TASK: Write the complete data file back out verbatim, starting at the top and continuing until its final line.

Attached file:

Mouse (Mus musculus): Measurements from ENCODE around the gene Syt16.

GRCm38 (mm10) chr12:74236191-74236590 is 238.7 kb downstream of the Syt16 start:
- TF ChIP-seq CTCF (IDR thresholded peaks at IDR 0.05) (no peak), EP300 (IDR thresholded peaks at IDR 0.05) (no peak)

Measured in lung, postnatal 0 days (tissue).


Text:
Mouse (Mus musculus): Measurements from ENCODE around the gene Syt16.

GRCm38 (mm10) chr12:74236191-74236590 is 238.7 kb downstream of the Syt16 start:
- TF ChIP-seq CTCF (IDR thresholded peaks at IDR 0.05) (no peak), EP300 (IDR thresholded peaks at IDR 0.05) (no peak)

Measured in lung, postnatal 0 days (tissue).